Can I just say – What a fabulous opportunity! The Downtowner Gallery in Round Rock hosts the annual Austin Tinplate Trackers Train Show during the holiday season, and this year I got to have my artwork on display and for sale for thousands of spectators to enjoy! The “Deck the Walls with Artwork” exhibit was my first gallery exhibit and was quite the experience. I sold 4 out of 10 pieces, and had a few people reach out to me about custom orders after seeing my work on display. Each time I checked in with the gallery, I had to replenish my stock of business cards, which is always a good sign and a confidence booster! If you’re local, the Downtowner Gallery is an excellent resource for workshops, events, and exhibits.
Have art, will travel. Burnet is about an hour away from where I live, so this one was a bit of a trek. Between all of the structural/display items and inventory itself, we always take two vehicles (both SUVs) to my shows. Our first thought was, “is it worth the time and gas?” Well, about 20 minutes into setup, my immediate answer was “Hell yes!” Christmas on The Square is an annual event, and I’m glad I learned about it in time to participate for the first time. Well before the event was to start, there were people walking around the square and checking things out. I’ve never had so much traffic at my booth; it was truly non-stop, and I soaked up every minute of it. Overall, for both engagement and sales, this was a huge success! My husband and I were both able to shop the other booths and find some great last-minute Christmas gifts ourselves.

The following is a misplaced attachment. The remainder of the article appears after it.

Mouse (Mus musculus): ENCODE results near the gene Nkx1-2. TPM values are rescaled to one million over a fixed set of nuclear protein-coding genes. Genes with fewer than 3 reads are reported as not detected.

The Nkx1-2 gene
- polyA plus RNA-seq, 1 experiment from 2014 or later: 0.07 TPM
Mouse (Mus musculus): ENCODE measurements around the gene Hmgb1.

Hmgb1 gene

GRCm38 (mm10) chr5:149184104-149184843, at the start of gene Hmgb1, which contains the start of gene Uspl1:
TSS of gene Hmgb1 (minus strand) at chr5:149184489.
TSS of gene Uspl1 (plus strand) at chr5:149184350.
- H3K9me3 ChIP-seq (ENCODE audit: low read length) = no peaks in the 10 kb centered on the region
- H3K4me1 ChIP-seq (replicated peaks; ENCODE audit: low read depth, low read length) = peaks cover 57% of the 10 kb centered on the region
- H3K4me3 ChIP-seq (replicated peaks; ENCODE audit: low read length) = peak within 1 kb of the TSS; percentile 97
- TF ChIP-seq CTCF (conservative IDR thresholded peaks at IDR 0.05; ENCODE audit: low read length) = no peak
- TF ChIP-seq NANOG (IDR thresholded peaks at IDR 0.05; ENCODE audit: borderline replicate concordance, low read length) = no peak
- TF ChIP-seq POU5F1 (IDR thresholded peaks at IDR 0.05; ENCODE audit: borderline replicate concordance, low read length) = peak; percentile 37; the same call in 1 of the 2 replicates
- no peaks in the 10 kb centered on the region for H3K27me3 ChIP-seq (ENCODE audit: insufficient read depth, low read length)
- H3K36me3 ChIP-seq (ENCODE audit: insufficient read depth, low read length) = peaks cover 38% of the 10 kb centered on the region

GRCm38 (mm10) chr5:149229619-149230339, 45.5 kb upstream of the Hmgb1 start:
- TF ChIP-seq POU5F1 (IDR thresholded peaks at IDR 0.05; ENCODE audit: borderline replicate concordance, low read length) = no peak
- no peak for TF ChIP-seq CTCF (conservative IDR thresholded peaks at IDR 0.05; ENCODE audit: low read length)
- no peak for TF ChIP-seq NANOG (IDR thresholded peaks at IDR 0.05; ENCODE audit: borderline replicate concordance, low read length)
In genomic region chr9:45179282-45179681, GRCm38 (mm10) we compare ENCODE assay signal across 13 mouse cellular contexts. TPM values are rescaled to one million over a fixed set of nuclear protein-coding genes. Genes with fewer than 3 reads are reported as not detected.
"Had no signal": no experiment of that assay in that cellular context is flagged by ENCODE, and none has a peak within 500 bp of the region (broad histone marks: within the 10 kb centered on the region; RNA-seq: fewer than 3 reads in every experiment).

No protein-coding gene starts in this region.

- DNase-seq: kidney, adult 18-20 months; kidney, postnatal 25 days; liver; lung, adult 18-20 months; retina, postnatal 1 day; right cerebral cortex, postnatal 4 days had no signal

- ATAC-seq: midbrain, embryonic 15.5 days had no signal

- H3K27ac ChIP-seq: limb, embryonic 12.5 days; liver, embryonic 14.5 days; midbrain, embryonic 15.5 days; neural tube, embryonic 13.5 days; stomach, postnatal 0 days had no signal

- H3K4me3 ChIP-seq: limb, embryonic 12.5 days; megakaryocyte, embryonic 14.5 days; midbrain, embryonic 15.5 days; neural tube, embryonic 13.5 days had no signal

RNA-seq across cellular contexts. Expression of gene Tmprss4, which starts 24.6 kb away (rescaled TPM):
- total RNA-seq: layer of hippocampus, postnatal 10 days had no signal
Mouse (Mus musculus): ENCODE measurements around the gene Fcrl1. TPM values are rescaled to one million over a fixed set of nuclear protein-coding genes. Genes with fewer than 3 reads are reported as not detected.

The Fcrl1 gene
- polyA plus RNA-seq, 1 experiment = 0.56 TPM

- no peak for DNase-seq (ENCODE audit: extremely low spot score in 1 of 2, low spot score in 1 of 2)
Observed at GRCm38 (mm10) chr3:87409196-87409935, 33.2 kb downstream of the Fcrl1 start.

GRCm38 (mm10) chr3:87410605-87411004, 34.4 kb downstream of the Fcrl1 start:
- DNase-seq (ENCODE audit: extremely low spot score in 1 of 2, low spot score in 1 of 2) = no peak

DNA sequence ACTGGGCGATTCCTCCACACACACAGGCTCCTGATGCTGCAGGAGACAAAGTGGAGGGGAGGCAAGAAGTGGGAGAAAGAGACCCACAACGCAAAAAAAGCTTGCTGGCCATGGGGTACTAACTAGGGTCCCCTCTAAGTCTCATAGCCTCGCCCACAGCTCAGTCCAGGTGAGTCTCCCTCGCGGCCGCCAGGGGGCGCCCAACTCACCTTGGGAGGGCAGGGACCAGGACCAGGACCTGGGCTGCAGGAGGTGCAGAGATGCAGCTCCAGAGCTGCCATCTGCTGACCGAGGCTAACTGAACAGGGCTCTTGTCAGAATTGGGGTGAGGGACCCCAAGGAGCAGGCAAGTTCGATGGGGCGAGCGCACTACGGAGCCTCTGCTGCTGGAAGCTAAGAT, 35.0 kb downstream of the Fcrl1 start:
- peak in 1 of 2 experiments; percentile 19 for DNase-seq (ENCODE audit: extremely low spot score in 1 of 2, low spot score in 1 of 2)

If you have the means to do so, don’t be afraid to travel a little bit for an event. Do some research, and don’t be afraid to ask the organizer what type of turnout they expect, etc. It was more than worth it, and I absolutely plan to attend again. By participating in this event, I was able to learn of the 37th Annual Bluebonnet Festival, a 3-day event that I will be attending in April 2020, which is said to bring in over 30,000 visitors. If you’re in Burnet or local enough, follow Burnet Chamber of Commerce to learn more about large annual events like these.
I am so grateful for the local arts community in Round Rock. The city itself, The Arts & Culture Department, Parks & Recreation Department, and The Downtowner Gallery do a wonderful job at helping emerging artists get their names out there. Between offering multiple events a year and even free artists pop ups every Spring and Fall, the opportunities are plentiful and beneficial for beginners and novices alike. I highly encourage anyone interested in the arts, local activities, or vending, to follow their social media and subscribe to newsletters to stay up to date on all the happenings.